Coming now to the tradeoff between the wave drag and the interference drag. I will try to dig up the area curve of LCA Tejas (Kartik could you help me find the pdf which discussed the planned refinements in LCA) ... may be we can do some back of the envelop calculations for increase in wave drag ... Alas we can't do anything to find the approximate decrease in interference drag.

Once again it was a good discussion for me :)


Top
 Profile  
 
PostPosted: 17 Feb 2012 04:03 
Offline
Forum Moderator

Joined: 02 Apr 2010 01:21
Posts: 3105
Okay found the paper which had the area curve: http://www.drdo.gov.in/drdo/pub/dss/200 ... EMILAC.pdf (pg. 9).

Question is whether it is acceptable to increase the area between stations 6 to 11 or so?

Most probably they would have done CFD analysis and found that it is not! Ah, but the itch to know ...


Top
 Profile  
 
PostPosted: 17 Feb 2012 10:20 
Offline
BRFite -Trainee

Joined: 16 Feb 2012 18:40
Posts: 6
Hi All,
This is my first post although I have been lurking on BR for almost 11 years.
Am SDRE IT guy from Bangalore.

Yesterday around 2 pm show LCA with IFR probe. Are there any of them LSP or PV flying with IFR attached? Or was it LSP 6/7


Top
 Profile  
 
PostPosted: 17 Feb 2012 10:28 
Offline
BRF Oldie

Joined: 05 Apr 2006 16:25
Posts: 7100
Flight Test News


LCA-Tejas has completed 1779 Test Flights successfully. (16-Feb-2012).

(TD1-233,TD2-305,PV1-242,PV2-212,PV3-330,LSP1-67,LSP2-198,PV5-36,LSP3-46,LSP4-45,LSP5-65)


LCA-Tejas has completed 1778 Test Flights successfully. (14-Feb-2012).

(TD1-233,TD2-305,PV1-242,PV2-212,PV3-330,LSP1-67,LSP2-198,PV5-36,LSP3-46,LSP4-44,LSP5-65)

Based on ADA website no LSP6/7 in the Air, only 1 flight in the last 2 days.


Last edited by Aditya_V on 17 Feb 2012 11:26, edited 1 time in total.

Top
 Profile  
 
PostPosted: 17 Feb 2012 11:24 
Offline
BRF Oldie

Joined: 05 Apr 2006 16:25
Posts: 7100
Ok, Sorry copy posted from ADA website. Corrected my post, continuing from Suryag's post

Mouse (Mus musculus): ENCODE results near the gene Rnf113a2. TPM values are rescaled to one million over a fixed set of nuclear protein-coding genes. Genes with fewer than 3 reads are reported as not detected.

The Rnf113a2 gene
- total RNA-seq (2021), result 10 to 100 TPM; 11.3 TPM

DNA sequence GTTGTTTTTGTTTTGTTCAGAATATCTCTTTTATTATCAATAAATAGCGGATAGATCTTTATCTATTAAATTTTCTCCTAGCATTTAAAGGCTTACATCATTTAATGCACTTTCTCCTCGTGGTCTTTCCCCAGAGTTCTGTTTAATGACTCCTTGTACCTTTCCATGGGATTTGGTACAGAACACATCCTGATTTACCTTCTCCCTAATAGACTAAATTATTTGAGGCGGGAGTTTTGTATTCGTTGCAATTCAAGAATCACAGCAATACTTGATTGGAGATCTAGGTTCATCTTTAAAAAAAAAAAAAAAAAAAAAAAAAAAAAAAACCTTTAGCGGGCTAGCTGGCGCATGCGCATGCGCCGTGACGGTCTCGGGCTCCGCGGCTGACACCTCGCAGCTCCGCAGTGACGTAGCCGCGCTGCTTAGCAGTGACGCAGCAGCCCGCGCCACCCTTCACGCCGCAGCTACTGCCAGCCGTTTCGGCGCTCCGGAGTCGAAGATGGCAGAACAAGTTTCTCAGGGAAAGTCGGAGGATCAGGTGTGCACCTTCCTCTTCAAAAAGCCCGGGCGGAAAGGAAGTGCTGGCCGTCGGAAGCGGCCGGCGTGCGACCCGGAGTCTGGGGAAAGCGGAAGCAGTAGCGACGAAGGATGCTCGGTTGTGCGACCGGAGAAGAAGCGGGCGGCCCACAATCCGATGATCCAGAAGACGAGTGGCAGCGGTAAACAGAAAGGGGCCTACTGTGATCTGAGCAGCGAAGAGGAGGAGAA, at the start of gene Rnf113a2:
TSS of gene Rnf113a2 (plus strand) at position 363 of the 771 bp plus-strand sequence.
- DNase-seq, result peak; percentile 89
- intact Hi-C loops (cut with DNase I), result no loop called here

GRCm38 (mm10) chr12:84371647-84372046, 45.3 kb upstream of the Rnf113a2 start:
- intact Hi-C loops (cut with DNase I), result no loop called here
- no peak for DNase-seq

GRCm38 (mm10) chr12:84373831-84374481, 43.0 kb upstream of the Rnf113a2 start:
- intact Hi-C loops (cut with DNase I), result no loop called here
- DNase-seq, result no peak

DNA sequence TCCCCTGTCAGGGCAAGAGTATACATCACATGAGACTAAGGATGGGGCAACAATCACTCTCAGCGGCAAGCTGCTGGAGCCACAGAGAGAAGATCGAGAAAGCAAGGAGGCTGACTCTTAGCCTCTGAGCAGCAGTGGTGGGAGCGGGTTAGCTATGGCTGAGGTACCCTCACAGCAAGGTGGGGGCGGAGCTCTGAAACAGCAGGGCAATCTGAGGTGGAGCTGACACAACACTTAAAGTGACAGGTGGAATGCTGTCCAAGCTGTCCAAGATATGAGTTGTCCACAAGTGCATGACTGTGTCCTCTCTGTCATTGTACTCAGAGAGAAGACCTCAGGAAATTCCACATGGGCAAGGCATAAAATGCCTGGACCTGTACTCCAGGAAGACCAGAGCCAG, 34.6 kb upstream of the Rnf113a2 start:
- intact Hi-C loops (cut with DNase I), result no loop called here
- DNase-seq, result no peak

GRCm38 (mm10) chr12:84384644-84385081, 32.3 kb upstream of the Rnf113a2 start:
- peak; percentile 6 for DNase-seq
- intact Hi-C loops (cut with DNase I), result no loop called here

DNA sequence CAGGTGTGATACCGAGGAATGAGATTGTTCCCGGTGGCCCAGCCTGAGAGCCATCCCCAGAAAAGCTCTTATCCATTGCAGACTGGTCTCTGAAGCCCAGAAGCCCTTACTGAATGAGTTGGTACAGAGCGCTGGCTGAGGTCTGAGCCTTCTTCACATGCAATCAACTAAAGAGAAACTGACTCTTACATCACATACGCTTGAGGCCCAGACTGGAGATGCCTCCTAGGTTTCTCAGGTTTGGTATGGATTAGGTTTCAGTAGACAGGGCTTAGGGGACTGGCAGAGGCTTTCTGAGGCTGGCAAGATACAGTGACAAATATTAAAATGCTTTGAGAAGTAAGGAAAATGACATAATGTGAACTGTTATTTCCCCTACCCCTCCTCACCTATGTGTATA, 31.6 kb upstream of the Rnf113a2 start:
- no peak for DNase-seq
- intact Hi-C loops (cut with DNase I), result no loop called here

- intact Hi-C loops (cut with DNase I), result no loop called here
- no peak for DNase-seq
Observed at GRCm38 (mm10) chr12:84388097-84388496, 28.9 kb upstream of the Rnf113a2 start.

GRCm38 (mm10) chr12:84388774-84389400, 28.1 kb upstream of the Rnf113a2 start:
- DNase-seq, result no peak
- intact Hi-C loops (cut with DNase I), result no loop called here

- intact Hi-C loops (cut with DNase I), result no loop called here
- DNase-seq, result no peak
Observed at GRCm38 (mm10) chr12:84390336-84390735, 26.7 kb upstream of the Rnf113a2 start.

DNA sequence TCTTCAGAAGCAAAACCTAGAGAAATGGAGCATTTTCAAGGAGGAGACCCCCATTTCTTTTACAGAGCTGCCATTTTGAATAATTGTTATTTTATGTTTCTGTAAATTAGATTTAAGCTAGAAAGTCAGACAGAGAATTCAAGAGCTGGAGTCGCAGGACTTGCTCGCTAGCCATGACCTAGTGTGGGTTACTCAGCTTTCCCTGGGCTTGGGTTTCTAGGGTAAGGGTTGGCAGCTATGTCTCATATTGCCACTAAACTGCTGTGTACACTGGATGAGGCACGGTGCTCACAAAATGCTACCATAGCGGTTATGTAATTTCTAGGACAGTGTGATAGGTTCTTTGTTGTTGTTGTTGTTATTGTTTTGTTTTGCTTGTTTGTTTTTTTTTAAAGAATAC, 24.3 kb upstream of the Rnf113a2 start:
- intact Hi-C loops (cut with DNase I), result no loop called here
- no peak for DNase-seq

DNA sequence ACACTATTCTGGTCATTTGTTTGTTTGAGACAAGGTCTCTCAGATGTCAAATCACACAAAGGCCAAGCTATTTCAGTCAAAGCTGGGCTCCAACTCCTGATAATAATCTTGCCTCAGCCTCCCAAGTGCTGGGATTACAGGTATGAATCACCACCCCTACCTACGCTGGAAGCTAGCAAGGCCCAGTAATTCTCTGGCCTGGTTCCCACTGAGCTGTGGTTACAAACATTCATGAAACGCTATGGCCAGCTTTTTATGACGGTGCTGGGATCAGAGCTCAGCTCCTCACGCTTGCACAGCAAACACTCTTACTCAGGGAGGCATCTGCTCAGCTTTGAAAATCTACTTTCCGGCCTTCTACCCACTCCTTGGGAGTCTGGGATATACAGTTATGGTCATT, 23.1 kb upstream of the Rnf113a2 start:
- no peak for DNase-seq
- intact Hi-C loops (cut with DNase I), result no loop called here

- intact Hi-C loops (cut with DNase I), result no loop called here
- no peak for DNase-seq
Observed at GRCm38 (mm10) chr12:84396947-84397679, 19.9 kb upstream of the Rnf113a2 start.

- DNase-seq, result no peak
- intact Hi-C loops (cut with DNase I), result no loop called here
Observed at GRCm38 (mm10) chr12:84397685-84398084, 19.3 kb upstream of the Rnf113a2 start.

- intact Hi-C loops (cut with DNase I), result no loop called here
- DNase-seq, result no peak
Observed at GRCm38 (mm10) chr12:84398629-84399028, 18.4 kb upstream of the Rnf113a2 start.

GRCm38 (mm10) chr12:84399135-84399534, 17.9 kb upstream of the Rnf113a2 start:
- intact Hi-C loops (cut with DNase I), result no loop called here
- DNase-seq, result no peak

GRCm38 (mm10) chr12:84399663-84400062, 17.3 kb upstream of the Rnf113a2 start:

Top
 Profile  
 
PostPosted: 18 Feb 2012 02:05 
Offline
BRFite

Joined: 26 Jun 2005 10:26
Posts: 1420
Location: Atop Orthanc, cursing, "Damn it where are those backfires??"
ketan.sojitra wrote:
Hi All,
This is my first post although I have been lurking on BR for almost 11 years.
Am SDRE IT guy from Bangalore.

Yesterday around 2 pm show LCA with IFR probe. Are there any of them LSP or PV flying with IFR attached? Or was it LSP 6/7


Very, very interesting Ketan, welcome to the board - you come bearing good/interesting news. Can any jingos with inside clearances to sensitive areas such as golf courses or roof tops confirm this development?

CM


Top
 Profile  
 
PostPosted: 18 Feb 2012 02:41 
Offline
BRF Oldie

Joined: 11 Jan 2009 00:14
Posts: 2535
[wetdreams] was it PV2?, it seems to have flown after a long time (after two months)[/wetdreams]


Top
 Profile  
 
PostPosted: 18 Feb 2012 02:48 
Offline
BRF Oldie

Joined: 02 Dec 2008 10:49
Posts: 5046
ketan.sojitra wrote:
Yesterday around 2 pm show LCA with IFR probe. Are there any of them LSP or PV flying with IFR attached? Or was it LSP 6/7

Are you sure it was an LCA? Some fighter jets are difficult to distinguish from afar. A M2000 for e.g. can easily be confused with an LCA if you catch only a quick glimpse or if it's too far away. A M2000 would be a rare sight in BLR though.


Top
 Profile  
 
PostPosted: 18 Feb 2012 08:31 
Offline
BRF Oldie

Joined: 11 Jan 2009 00:14
Posts: 2535
SBTF update from tarmak

Quote:
While the SBTF work is probably ahead of the schedule, sources say that the eagerly-awaited first flight of NLCA (Naval Prototype NP-1) is on course. The platform is said to have undergone a trial for nose-wheel checks (70 km) on Valentine’s Day, while a LSTT (low-speed taxi trial) at a possible max speed of 140 km/hour is scheduled for February 18. This would be followed by a HSTT (high-speed taxi trial) at a maximum speed of 200-200 km/hour and then the subsequent first flight.


Top
 Profile  
 
PostPosted: 18 Feb 2012 09:06 
Offline
Forum Moderator

Joined: 13 Aug 2004 19:42
Posts: 34017
Location: Col of the regiment, ORR JTF unit
in 7 yrs the only time I have never seen M2K in HAL. did see MKI few times flying into HAL for events like AI09.


Top
 Profile  
 
PostPosted: 18 Feb 2012 10:31 
Offline
BRF Oldie

Joined: 01 Jan 1970 05:30
Posts: 2155
Location: NullPointerException